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Book Review: Foul Play at the Fair by Shelley Freydont

Updated on November 6, 2014
Foul Play at the Fair
Foul Play at the Fair

Murder At the Fair

Previously I've reviewed books where I've been excited about fairs and carnivals in small towns. There's something about them especially when you're from the "big city."

Unfortunately, the debut of the Celebration Bay Mysteries doesn't come close to being excitable.

In Foul Play at the Fair, author Shelley Freydont has created a likeable small town, but a main character that I didn't find too likeable. I also felt this wasn't a mystery, per say, but more of a look at small town life.

Olivia "Liv" Montgomery has recently moved to Celebration Bay from Manhattan to work as the town's event coordinator. While in Manhattan she was an event planner, but she thinks she's left the stress of the Big Apple behind her. Life doesn't work that way.

Liv's first event, the Harvest by the Bay Festival, is anything but uneventful. She has to deal with the mysterious Zolodosky Brothers, an acrobatic troupe and the discovery of Pete Waterbury's body, who left the town thirty years prior. Pete's body is discovered on his brother's property which sets the town into a tizzy.

With the discovery of the body, everyone in town fears their secrets will come back to haunt them and they go to great lengths to keep them buried-forever.

While the title indicates a fair, the fair itself is barely a few pages long. Most of the events leading up to the fair include Liv and her assistant, Ted, going over plans and the murder. It never seems to end. After the fair, the events tend to be the same- they do follow-ups of the fair and the residents of Celebration Bay keep quiet around Liv.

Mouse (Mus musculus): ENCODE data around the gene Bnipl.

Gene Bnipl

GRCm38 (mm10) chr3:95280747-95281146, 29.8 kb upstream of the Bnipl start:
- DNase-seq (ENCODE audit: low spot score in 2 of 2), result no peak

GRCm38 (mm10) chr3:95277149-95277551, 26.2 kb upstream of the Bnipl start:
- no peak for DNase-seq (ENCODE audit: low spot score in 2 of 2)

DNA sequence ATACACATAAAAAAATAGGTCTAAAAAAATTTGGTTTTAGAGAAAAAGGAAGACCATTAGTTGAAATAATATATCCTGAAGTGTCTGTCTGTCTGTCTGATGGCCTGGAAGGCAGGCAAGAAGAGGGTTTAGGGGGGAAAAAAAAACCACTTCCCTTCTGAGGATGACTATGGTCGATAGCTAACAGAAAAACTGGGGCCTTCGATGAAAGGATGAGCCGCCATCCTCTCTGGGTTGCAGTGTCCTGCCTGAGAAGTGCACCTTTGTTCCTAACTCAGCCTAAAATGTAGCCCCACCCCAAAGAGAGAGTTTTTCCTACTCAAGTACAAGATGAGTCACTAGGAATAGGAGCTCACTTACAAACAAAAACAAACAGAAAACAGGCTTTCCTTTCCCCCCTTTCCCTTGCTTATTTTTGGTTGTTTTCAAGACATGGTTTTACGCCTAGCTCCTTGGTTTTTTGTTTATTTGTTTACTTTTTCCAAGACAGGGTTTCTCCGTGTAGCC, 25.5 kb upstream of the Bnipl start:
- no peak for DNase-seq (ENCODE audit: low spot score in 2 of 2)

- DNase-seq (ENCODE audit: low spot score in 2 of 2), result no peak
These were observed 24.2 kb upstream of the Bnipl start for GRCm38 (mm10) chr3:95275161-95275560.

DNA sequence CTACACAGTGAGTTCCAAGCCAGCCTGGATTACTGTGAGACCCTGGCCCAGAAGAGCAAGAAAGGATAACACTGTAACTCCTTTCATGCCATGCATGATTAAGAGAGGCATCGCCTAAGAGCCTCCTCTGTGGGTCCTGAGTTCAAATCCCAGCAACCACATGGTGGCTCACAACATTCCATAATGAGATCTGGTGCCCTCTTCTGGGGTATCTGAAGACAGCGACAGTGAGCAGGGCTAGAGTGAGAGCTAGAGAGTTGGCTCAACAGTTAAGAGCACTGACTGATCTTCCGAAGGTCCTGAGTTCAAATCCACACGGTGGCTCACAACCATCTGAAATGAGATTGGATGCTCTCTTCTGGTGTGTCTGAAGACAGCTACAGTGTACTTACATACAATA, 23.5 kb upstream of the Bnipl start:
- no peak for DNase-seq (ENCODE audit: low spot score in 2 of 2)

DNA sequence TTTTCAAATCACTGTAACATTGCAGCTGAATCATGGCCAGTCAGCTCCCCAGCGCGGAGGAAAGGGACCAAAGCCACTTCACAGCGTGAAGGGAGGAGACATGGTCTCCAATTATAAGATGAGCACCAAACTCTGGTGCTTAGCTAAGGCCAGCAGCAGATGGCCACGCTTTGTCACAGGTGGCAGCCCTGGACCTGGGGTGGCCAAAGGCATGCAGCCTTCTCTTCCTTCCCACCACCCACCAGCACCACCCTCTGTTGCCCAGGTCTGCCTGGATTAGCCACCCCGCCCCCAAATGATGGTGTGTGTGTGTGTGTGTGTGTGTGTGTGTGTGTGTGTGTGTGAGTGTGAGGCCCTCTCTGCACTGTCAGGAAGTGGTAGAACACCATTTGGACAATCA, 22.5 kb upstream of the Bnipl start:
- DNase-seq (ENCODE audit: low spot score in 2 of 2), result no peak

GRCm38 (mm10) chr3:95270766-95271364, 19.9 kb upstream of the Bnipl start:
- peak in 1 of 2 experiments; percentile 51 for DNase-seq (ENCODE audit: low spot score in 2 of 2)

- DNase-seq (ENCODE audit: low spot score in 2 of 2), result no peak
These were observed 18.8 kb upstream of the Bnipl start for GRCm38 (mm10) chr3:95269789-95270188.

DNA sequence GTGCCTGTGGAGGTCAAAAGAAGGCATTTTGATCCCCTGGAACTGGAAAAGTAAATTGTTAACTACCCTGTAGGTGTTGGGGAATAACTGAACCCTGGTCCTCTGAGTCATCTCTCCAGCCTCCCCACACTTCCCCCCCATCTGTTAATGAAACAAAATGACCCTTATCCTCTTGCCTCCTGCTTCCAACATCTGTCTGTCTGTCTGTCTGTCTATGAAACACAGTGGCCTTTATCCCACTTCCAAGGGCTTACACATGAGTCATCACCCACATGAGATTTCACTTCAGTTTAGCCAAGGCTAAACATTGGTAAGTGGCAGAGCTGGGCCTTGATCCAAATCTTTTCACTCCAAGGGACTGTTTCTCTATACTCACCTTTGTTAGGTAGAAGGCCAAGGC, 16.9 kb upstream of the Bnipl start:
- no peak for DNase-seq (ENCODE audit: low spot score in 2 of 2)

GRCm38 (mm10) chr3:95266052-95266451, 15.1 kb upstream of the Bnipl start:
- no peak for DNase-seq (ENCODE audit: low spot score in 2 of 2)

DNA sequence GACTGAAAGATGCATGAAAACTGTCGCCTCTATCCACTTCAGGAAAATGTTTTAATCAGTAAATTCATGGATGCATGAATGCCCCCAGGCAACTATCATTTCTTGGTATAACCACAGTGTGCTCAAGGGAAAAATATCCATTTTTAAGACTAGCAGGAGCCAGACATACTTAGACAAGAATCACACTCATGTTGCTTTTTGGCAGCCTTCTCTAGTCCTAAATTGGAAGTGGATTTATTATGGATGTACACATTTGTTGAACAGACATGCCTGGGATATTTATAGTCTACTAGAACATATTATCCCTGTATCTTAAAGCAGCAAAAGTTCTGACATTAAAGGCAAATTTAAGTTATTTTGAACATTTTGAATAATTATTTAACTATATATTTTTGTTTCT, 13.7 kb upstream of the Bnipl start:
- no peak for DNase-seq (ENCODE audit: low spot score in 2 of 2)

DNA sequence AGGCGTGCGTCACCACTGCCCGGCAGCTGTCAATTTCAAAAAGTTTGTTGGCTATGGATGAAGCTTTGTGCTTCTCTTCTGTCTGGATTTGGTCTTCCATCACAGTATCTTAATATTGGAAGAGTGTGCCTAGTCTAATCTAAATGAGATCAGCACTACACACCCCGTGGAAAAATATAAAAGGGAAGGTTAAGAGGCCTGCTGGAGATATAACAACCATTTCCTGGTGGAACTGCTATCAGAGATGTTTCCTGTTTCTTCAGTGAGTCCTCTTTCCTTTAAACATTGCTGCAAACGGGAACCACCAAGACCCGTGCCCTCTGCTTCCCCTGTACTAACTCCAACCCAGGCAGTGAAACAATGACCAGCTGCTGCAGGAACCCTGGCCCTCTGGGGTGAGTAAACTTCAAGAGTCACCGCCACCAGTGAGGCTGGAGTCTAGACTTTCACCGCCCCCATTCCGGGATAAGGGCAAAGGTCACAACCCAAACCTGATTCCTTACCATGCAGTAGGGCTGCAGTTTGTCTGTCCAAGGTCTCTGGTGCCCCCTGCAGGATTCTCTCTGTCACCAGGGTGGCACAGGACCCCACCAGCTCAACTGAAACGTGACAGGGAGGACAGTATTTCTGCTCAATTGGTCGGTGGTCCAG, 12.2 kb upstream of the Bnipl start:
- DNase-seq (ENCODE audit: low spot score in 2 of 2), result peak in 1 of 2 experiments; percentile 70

Freydont tends to make Liv's profession one that if not done right, the entire world will come to an end. She gives Liv a boring daily routine (she picks up pastries from the bakery and then coffee from the coffee shop) and when Liv takes her dog, Whiskey, to the office, the dog and Ted have their own annoying routine.

I kept hoping the pace of the book would pick up but it doesn't. Although I do have to give Freydont credit in one department. During the "big" action scene, she does an excellent job in pulling together the characters and makes you feel as though you're a part of the action.

I think it's best to skip the fair this year.


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